As Season 8 of Game of Thrones aired live, fans frantically tried to figure out what would happen to the people of Westeros. One of the biggest hanging threads revolved around Cersei Lannister and the Valonqar prophecy foretold by the witch Maggy the Frog when Cersei was a 10-year-old. This encounter played a formative role in Cersei's life, and its predictions up until Season 8 had been accurate.
There are a lot of theories over the exact meaning of the Valonqar prophecy, and many contradict each other. It's certainly no joke, as much of what Maggy prophesized has come to fruition. Even after the series ended, some wondered whether or not it actually came true. Part of the prophecy foretold how Cersei would die - at the hands (or, as we saw, in the arms) - of a "Little Brother." Let's take a deep dive into this mystic premonition and the fan theories that attempt to make sense of it.
To understand a prophecy, you must first understand the prophet. Maggy the Frog is often referred to as a witch but she's actually a maegi like Mirri Maz Duur, the woman who cursed Khal Drogo then brought him back to "life." Maegi are Essosi women who are known for their use of bloodmagic, most famously to generate prophecies. Maegi can take a drop of blood from a person and foretell their future.
Maggy came to Westeros from Essos with her husband, and the two settled near Lannisport. Her son would eventually go on to found House Spicer with the blessing of Tytos Lannister.
When Cersei was just 10 years old, she and Melara Hetherspoon sought out Maggy to ask her questions about the future. Maggy refused at first, but eventually gave in after Cersei threatened her.
After Maggy pricked the hands of Cersei and Melara, she drank their blood from their fingertips. She then offered Cersei the answer to three questions:
1. When will I wed the prince?
2. I will be queen, though?
3. Will the king and I have children?
The answer to the first was "never", as Cersei had wanted to marry Prince Rhaegar. Maggy did say that she would marry the king, however. This prompted Cersei to ask her second question, to which Maggie responded:
Aye. Queen you shall be... until there comes another, younger and more beautiful, to cast you down and take all that you hold dear.
After Cersei's final question about the king and her children, Maggie revealed the prophecy of the Valonqar:
Oh, aye. Six-and-ten for him, and three for you. Gold shall be their crowns and gold their shrouds. And when your tears have drowned you, the valonqar shall wrap his hands about your pale white throat and choke the life from you.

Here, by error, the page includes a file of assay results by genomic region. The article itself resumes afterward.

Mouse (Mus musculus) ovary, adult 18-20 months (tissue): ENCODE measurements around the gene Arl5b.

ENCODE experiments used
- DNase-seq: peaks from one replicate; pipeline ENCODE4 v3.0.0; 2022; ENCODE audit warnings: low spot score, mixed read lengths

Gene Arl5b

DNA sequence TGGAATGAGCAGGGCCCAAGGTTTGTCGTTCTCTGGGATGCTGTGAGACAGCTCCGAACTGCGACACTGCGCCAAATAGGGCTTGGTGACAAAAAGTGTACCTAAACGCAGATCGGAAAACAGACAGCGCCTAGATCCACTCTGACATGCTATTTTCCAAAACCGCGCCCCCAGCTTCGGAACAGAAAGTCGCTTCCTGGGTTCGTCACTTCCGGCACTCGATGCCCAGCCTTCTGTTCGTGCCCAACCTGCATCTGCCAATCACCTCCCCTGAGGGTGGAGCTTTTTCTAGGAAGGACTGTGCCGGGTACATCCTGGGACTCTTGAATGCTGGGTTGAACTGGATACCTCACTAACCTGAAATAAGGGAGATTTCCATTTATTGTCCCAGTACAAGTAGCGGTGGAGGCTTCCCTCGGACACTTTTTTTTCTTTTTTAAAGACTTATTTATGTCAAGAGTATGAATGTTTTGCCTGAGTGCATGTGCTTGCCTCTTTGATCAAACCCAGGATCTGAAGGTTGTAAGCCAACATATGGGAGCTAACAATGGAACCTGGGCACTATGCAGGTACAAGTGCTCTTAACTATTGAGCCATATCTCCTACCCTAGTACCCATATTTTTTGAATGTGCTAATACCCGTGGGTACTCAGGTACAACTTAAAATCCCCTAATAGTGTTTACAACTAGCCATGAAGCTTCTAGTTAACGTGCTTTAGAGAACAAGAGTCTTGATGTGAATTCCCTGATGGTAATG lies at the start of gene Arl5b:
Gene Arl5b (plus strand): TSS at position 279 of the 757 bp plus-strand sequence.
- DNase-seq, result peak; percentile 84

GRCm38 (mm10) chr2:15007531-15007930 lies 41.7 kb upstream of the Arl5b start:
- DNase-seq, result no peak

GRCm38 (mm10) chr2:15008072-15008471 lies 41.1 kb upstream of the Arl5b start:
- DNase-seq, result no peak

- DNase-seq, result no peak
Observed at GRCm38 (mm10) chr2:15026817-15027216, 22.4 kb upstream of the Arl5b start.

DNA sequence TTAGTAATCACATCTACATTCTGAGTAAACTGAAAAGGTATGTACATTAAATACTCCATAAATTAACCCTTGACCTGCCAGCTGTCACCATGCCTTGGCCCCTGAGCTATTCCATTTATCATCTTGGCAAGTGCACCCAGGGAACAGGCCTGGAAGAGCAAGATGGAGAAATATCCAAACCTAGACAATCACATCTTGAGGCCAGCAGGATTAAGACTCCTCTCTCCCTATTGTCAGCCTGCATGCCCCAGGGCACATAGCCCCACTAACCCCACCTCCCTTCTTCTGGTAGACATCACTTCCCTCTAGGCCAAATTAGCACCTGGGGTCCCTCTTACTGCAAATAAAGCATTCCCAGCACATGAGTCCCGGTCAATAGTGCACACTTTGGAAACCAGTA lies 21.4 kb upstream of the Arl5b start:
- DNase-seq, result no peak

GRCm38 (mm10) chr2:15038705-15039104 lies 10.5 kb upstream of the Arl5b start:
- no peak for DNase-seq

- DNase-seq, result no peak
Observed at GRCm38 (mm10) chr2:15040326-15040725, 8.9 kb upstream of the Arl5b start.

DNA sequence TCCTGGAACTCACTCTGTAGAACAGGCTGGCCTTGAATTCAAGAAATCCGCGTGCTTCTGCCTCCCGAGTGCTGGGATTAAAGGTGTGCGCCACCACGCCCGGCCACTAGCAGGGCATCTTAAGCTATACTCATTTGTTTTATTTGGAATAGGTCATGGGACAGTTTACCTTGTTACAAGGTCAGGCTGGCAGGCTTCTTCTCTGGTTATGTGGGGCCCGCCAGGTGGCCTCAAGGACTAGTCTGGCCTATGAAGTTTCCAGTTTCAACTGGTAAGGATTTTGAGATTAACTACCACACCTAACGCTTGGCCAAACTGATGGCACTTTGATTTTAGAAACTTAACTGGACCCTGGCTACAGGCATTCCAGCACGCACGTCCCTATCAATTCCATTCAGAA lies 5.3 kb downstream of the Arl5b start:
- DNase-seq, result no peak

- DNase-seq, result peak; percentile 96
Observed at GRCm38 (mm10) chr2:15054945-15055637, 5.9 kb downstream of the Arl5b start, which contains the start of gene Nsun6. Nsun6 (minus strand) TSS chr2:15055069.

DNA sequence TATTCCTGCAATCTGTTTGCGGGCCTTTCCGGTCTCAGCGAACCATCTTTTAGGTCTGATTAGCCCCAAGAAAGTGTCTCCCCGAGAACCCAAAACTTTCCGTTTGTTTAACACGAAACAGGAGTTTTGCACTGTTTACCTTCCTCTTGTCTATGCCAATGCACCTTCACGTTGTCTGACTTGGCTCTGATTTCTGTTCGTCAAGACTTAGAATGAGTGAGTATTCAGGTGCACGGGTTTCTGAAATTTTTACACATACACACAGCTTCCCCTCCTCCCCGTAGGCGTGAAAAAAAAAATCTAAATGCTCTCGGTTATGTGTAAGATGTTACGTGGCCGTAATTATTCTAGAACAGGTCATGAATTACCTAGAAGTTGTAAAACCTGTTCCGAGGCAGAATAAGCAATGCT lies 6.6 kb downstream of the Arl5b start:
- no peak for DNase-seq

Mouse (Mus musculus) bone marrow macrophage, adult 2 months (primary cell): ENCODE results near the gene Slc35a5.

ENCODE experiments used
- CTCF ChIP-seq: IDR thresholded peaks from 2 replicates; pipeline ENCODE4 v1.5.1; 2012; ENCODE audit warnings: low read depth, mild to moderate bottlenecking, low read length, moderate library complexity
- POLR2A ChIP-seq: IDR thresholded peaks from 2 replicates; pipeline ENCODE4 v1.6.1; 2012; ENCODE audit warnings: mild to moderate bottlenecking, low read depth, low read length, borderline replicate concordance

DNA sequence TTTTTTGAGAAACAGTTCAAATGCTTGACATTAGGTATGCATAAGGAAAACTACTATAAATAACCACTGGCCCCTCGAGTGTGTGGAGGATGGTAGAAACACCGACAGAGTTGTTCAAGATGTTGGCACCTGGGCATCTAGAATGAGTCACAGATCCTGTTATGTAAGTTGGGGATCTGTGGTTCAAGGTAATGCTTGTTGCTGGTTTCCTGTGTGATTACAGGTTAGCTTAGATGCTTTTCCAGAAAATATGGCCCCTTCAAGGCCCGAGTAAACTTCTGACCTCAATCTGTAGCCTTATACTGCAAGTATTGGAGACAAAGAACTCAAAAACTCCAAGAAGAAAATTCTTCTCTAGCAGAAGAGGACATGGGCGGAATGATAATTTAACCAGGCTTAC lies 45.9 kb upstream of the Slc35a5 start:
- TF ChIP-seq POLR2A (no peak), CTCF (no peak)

It didn't take long before Cersei realized that Maggy's prophecies could be legitimate. When Melara asked her questions, Maggy told her that she would die tragically young. Just a short while after the girls had visited Maggy, Melara fell down a well and drowned.
Fans of the series will undoubtedly know that Cersei did marry a king, King Robert Baratheon. They'll also remember that her father Tywin Lannister arranged for her to marry Prince Loras Tyrell in Season 3; this plan disintegrated over the following seasons. Cersei never did marry a prince.
As for the second prophecy, Cersei did become a queen. Her reign is seriously threatened - and ultimately, ended - by someone younger, and some might say say more beautiful: Daenerys Targaryen.
The first part of the third prophecy - that her king will have 16 children while she'll have three blonde children, all of whom will die before she does - has come true. Robert had 16 bastards while Cersei only had three children. All three were blonde, and all three died young.
While everything else that Maggy foretold came to fruition, the last part of her prophecy remained unfulfilled up until Season 8 episode 5 ("The Bells"). The word "valonqar" is Valyrian for "little brother," so the prophecy states that Cersei will be choked to death by her little brother at the height of her grief. Both Jaime and Tyrion are Cersei's little brothers; though Jaime is her twin, he was born after her, and Tyrion is around five years younger than Cersei. Of course, being a dwarf, Tyrion is "little."
In the end, she does not die at Jaime's hands, but he does hold her (and his hand grazes her neck) as they both perish in the crumbling Red Keep. She is at the height of her grief - a tearful Cersei tells Jaime she's not ready to die, "not like this."
Some feel that this is a very loose and generation interpretation of the prophecy, but others are content with its fulfillment.